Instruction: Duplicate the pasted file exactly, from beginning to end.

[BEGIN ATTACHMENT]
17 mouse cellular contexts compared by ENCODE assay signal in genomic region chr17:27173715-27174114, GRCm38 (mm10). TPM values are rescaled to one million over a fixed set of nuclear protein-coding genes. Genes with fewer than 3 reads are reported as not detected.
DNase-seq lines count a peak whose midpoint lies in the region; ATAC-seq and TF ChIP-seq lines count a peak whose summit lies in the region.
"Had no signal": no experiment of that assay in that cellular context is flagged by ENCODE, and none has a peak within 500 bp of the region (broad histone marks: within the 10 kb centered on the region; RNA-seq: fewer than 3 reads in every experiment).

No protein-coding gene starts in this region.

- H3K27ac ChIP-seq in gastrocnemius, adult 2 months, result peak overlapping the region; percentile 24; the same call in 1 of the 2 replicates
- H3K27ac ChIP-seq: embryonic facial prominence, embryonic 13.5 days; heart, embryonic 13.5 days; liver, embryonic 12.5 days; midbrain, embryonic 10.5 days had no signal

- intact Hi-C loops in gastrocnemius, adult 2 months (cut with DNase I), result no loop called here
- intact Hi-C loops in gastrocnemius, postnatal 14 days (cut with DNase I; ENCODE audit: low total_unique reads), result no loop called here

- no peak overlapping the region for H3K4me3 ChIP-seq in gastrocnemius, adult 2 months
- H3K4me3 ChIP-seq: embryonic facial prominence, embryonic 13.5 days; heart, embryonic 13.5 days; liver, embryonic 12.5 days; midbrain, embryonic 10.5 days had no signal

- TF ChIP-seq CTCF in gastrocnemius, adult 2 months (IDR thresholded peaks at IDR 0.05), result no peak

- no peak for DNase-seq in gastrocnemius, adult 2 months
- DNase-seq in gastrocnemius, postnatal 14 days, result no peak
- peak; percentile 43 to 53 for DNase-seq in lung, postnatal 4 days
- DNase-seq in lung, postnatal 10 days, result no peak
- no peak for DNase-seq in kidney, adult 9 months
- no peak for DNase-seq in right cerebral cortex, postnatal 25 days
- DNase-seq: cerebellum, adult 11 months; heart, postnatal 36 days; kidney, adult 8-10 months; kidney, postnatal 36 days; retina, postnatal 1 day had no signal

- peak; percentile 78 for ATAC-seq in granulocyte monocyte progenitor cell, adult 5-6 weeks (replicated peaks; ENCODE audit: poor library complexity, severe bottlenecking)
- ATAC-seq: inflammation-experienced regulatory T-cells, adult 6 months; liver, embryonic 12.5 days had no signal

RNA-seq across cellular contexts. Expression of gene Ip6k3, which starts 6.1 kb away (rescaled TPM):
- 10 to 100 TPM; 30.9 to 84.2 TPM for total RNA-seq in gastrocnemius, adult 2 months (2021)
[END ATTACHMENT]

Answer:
17 mouse cellular contexts compared by ENCODE assay signal in genomic region chr17:27173715-27174114, GRCm38 (mm10). TPM values are rescaled to one million over a fixed set of nuclear protein-coding genes. Genes with fewer than 3 reads are reported as not detected.
DNase-seq lines count a peak whose midpoint lies in the region; ATAC-seq and TF ChIP-seq lines count a peak whose summit lies in the region.
"Had no signal": no experiment of that assay in that cellular context is flagged by ENCODE, and none has a peak within 500 bp of the region (broad histone marks: within the 10 kb centered on the region; RNA-seq: fewer than 3 reads in every experiment).

No protein-coding gene starts in this region.

- H3K27ac ChIP-seq in gastrocnemius, adult 2 months, result peak overlapping the region; percentile 24; the same call in 1 of the 2 replicates
- H3K27ac ChIP-seq: embryonic facial prominence, embryonic 13.5 days; heart, embryonic 13.5 days; liver, embryonic 12.5 days; midbrain, embryonic 10.5 days had no signal

- intact Hi-C loops in gastrocnemius, adult 2 months (cut with DNase I), result no loop called here
- intact Hi-C loops in gastrocnemius, postnatal 14 days (cut with DNase I; ENCODE audit: low total_unique reads), result no loop called here

- no peak overlapping the region for H3K4me3 ChIP-seq in gastrocnemius, adult 2 months
- H3K4me3 ChIP-seq: embryonic facial prominence, embryonic 13.5 days; heart, embryonic 13.5 days; liver, embryonic 12.5 days; midbrain, embryonic 10.5 days had no signal

- TF ChIP-seq CTCF in gastrocnemius, adult 2 months (IDR thresholded peaks at IDR 0.05), result no peak

- no peak for DNase-seq in gastrocnemius, adult 2 months
- DNase-seq in gastrocnemius, postnatal 14 days, result no peak
- peak; percentile 43 to 53 for DNase-seq in lung, postnatal 4 days
- DNase-seq in lung, postnatal 10 days, result no peak
- no peak for DNase-seq in kidney, adult 9 months
- no peak for DNase-seq in right cerebral cortex, postnatal 25 days
- DNase-seq: cerebellum, adult 11 months; heart, postnatal 36 days; kidney, adult 8-10 months; kidney, postnatal 36 days; retina, postnatal 1 day had no signal

- peak; percentile 78 for ATAC-seq in granulocyte monocyte progenitor cell, adult 5-6 weeks (replicated peaks; ENCODE audit: poor library complexity, severe bottlenecking)
- ATAC-seq: inflammation-experienced regulatory T-cells, adult 6 months; liver, embryonic 12.5 days had no signal

RNA-seq across cellular contexts. Expression of gene Ip6k3, which starts 6.1 kb away (rescaled TPM):
- 10 to 100 TPM; 30.9 to 84.2 TPM for total RNA-seq in gastrocnemius, adult 2 months (2021)